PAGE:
Sample estimates from a given survey design are unbiased when an average of the estimates from all possible samples would yield, hypothetically, the true population value. In this case, the sample estimate and its standard error can be used to construct approximate confidence intervals, or ranges of values that include the true population value accompanied by known probabilities. If the process of selecting a sample from the population were repeated many times, an estimate made from each sample, and a suitable estimate of its standard error calculated for each sample, then approximately 90 percent of the intervals from 1.645 standard errors below the estimate to 1.645 standard errors above the estimate would include the true population value.
The ATUS data also are affected by nonsampling error, which is the average difference between population and sample values for samples generated by a given process. Nonsampling error can occur for many reasons, including the failure to sample a segment of the population, inability to obtain information from all respondents in the sample, inability or unwillingness of respondents to provide correct information, and errors made in the collection or processing of the data. Errors can also occur if nonresponse is correlated with time use. The average annual response rates for the ATUS can be found in chapter 3.6 of the ATUS User’s Guide. The ATUS statistical weights in part adjust for nonsampling error, and quality assurance procedures are used to minimize nonsampling, data entry, and coding errors in the survey estimates.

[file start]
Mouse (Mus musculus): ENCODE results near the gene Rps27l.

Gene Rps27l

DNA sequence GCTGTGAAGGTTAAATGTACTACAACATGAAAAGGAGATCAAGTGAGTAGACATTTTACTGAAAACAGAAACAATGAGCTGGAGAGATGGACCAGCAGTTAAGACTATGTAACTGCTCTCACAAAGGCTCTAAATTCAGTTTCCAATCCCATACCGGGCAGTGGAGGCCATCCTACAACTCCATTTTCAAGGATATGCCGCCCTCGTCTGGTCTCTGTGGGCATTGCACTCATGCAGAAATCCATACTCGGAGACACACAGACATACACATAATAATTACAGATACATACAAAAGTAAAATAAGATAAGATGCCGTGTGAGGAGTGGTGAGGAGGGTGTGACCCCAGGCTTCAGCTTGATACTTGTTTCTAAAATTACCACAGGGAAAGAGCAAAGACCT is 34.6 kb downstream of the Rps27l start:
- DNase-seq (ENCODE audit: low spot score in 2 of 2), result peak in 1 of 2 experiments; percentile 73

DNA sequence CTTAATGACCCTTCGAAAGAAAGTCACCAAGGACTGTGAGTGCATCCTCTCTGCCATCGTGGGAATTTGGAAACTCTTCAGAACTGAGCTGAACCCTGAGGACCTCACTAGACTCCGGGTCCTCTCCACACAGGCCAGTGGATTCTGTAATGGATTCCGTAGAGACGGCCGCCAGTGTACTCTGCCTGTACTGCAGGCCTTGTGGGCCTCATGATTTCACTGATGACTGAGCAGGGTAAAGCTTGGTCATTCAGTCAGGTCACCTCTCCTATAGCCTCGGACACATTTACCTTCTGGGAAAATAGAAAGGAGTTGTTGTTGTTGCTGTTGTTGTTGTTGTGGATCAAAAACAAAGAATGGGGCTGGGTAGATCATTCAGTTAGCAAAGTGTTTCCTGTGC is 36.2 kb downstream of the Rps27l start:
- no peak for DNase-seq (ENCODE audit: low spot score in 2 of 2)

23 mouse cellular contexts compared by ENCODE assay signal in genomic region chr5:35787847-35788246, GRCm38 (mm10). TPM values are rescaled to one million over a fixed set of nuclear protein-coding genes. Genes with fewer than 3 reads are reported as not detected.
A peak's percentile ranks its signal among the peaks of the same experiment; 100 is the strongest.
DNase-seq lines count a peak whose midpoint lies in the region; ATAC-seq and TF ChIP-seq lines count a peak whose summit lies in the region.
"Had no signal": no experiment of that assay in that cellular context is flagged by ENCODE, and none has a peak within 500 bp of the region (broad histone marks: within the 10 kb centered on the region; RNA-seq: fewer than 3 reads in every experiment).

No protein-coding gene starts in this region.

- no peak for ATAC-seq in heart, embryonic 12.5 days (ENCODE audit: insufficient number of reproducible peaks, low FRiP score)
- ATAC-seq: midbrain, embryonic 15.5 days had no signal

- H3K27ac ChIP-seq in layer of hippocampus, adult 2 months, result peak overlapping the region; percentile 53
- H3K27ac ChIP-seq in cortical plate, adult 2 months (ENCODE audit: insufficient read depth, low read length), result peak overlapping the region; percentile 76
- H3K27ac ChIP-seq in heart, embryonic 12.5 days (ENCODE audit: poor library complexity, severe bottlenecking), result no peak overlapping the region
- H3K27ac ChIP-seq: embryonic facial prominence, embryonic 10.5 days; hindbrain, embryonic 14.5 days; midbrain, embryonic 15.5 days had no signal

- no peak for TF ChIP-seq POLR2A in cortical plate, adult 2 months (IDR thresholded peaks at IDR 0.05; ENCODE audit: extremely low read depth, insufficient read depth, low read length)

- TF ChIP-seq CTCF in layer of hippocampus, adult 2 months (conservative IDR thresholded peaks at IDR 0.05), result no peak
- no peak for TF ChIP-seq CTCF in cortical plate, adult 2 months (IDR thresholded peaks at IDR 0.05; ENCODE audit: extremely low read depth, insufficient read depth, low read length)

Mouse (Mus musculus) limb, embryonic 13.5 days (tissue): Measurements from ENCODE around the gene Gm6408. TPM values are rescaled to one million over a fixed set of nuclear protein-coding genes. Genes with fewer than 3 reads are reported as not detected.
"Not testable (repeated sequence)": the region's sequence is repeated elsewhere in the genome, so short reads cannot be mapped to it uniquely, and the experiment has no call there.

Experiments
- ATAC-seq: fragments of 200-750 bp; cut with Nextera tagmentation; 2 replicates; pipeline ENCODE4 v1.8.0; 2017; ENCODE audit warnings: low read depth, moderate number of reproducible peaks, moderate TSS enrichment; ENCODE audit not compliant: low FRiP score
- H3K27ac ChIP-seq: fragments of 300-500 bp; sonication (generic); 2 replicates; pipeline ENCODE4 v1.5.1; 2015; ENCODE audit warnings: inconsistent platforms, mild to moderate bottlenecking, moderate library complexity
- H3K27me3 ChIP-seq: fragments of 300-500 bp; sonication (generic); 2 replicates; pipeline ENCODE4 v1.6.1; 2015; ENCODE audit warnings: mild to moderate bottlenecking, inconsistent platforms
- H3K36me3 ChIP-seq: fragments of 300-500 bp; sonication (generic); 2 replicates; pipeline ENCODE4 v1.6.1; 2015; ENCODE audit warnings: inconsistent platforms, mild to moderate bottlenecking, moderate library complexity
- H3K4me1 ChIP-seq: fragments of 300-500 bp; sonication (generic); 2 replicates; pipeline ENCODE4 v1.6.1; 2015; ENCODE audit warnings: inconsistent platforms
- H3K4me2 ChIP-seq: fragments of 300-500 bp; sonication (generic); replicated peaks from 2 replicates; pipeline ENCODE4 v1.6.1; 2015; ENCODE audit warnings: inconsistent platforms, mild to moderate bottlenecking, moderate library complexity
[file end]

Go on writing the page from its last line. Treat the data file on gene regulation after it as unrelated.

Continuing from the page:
Although attempts have been made to collect the most accurate data possible, the ATUS data do have limitations. For example, with the exception of childcare, information on secondary activities (activities that are done at the same time as the primary activity) is not collected. This decision not to collect such information could lead to underestimates of the amount of time people spend doing activities that are frequently done in combination with other activities. For instance, ATUS estimates likely underestimate the amount of time people spend listening to music, because so many people listen to music while doing other things.
Estimates appearing in ATUS tables must meet reliability standards before being presented to the public. In 2010, a new standard was developed that takes into account the coefficient of variation, standard error, and number of observations available before reporting an estimate. Prior to 2010, a standard was in place that included only the sample size or population base for the estimate.
Beginning with 2010 data, ATUS estimates of average hours per day and participation rates are not published unless there are a minimum number of respondents representing the given population. Additional publication criteria are applied that include the number of respondents who reported doing a specified activity and the standard error or coefficient of variation for the estimate. Estimates that are considered “close to zero” or that round to zero (e.g., 0.00 for estimates of hours) are published as approximately zero, or “~0.”
Chapter 10 of the User’s Guide has additional information on ATUS data quality. For a detailed description of the statistical reliability criteria necessary for publication, please email the ATUS staff at ATUSinfo@bls.gov.
Last Modified Date: October 17, 2019